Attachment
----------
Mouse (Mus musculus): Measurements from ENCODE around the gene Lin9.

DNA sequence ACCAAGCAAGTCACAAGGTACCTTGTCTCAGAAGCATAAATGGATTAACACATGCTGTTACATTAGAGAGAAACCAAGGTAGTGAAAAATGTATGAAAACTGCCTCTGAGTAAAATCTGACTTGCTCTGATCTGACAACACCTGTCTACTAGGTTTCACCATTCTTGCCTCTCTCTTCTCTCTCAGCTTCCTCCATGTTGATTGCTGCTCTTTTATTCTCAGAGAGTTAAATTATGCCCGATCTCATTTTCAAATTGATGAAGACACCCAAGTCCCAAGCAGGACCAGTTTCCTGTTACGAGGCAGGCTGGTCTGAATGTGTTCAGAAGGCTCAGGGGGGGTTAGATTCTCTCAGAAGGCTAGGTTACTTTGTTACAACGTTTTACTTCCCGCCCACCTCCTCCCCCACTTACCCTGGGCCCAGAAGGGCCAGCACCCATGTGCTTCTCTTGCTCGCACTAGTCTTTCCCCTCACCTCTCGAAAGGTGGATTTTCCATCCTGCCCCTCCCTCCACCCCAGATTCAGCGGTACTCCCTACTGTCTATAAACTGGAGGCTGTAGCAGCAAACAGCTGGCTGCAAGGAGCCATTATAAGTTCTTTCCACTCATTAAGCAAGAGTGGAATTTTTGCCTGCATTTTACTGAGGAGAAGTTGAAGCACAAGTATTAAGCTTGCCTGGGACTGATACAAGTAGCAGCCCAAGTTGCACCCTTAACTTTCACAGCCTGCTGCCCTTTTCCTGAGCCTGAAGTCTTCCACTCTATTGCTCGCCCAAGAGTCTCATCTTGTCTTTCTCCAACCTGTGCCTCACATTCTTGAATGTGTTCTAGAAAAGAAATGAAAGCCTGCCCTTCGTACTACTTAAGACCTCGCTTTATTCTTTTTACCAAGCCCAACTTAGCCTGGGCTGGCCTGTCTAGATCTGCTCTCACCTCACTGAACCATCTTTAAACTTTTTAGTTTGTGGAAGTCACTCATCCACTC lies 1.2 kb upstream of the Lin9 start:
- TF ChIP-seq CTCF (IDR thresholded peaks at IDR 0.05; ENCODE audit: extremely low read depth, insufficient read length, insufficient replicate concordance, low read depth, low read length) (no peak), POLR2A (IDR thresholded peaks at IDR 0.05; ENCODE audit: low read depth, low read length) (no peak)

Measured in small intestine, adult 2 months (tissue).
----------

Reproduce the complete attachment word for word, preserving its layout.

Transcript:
Mouse (Mus musculus): Measurements from ENCODE around the gene Lin9.

DNA sequence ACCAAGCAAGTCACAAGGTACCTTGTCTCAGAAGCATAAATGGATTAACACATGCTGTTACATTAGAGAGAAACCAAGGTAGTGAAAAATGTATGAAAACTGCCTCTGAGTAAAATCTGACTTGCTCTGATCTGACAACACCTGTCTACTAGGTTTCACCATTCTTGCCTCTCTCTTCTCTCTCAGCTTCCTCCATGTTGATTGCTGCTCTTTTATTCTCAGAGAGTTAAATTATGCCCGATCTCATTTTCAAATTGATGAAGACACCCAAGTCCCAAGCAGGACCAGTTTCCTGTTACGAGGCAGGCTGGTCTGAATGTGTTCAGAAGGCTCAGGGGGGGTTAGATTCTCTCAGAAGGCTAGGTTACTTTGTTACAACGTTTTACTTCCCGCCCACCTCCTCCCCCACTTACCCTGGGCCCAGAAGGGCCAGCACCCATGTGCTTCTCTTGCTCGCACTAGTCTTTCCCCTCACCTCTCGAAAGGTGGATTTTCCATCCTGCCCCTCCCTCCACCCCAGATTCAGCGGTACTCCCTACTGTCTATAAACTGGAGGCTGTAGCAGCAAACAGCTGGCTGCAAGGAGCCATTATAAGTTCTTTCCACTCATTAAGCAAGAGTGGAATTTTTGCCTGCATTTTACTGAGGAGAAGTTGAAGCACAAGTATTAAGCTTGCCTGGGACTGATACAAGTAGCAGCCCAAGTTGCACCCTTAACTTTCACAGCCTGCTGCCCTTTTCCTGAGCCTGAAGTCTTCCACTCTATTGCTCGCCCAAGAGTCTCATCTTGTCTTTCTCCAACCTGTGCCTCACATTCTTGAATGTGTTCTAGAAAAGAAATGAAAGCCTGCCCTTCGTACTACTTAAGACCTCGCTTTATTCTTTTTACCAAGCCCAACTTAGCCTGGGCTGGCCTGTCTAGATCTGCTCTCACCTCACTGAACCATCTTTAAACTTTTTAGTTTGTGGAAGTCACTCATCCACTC lies 1.2 kb upstream of the Lin9 start:
- TF ChIP-seq CTCF (IDR thresholded peaks at IDR 0.05; ENCODE audit: extremely low read depth, insufficient read length, insufficient replicate concordance, low read depth, low read length) (no peak), POLR2A (IDR thresholded peaks at IDR 0.05; ENCODE audit: low read depth, low read length) (no peak)

Measured in small intestine, adult 2 months (tissue).